“Get away from the glass or I’ll throw you through it,” screamed Stokes, his firearm shaking involuntarily.
“She can’t hear you, she’s deaf,” said the reporter, keeping his tone flat.
His busy digits completed the swoops and dips of the signed message, and the woman was quick to pick up her purse. They were the last of the parade to find seating on the harsh-patterned carpet.
Seven patrol cars had been deployed on the road that day, initiating an early Spring police effort to bring down traffic speeds on the major thoroughfares. They’d spent their morning pulling over tardy church-goers, but, now, the spat of panicked text messages which emanated from the beleaguered establishment were met with an already mobile response.
The converging sirens made the situation apparent well before the would-be thief had even cleared the register.
Despite his chain of expletives, Stokes smiled.
“Well, guess that’s it.”
The full clarity of forty ounces of whisky, and a life wasted, had finally struck him.
A phone rang behind the welcome desk, and he made short work of ripping its cord from the wall.
“I ain’t leaving here. The second they open the door, I’m startin’ shooting. They’re gonna have to drag our bodies out.”
He ratcheted the gun and began to pace.
“Just gimme an excuse to use this thing. Any excuse,” he muttered with increasing agitation, as he stalked the empty aisle of seating.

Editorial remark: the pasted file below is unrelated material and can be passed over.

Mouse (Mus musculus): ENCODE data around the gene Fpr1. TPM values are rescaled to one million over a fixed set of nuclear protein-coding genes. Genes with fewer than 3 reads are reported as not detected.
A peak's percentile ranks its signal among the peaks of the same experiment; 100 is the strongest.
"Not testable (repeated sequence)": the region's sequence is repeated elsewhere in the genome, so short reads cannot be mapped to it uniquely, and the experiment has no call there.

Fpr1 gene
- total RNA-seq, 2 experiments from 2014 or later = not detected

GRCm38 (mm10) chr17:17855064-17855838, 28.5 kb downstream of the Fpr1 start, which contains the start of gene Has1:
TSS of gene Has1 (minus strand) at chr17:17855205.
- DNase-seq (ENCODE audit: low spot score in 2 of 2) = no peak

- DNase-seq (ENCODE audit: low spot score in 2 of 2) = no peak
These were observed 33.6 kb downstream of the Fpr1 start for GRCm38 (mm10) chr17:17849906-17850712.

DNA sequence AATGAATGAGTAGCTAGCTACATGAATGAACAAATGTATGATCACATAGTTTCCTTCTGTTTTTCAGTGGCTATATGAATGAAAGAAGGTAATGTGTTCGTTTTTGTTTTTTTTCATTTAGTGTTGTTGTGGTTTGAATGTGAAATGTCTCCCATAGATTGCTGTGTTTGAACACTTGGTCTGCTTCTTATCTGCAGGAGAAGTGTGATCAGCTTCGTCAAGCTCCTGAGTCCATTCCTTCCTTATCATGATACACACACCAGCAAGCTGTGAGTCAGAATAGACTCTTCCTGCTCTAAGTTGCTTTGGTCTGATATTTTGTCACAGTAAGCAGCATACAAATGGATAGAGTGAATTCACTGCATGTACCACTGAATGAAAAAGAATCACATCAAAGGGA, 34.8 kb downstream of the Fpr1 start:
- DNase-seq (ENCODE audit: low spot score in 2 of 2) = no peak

Terrance silently indicated to Morgan that everything would be OK. Her only reply was a frown.
The clock counted off seconds, then minutes, as the coward worked at his courage.
While Stokes moved, he sampled cooling bacon and melting ice cream from the abandoned plates. With the sirens off, the only noises in the room were muffled weeping, and his groaning ramble.
Then the bass started. At first it seemed like nothing more than the rowdy result of exuberant youth, but it soon became apparent that it was no passing traffic. With the blinds drawn, the source remained unclear even as it seemed to scrape between the scattered vehicular barriers and cease motion in front of the handicap-only parking – closer to the building than the septuplet of cruisers.
The floor began to vibrate with a rhythm only a smattering of the hostages recognized, but the former Lieutenant was one of the few. Her rant became a furious storm, and the stir caught the reluctant suicide’s attention.
“I think she recognizes the song, she calls it, uh, stress?” shouted the newspaperman.
“I thought you said she was deaf? What in the sweet, sweet, tears of the weeping baby Jesus could she possibly know about it?”
“Uh, she’s asking if the car that just pulled up is a red 1967 Ford Fairlane?” replied Terrance.
Stokes risked pulling back a snatch of blind.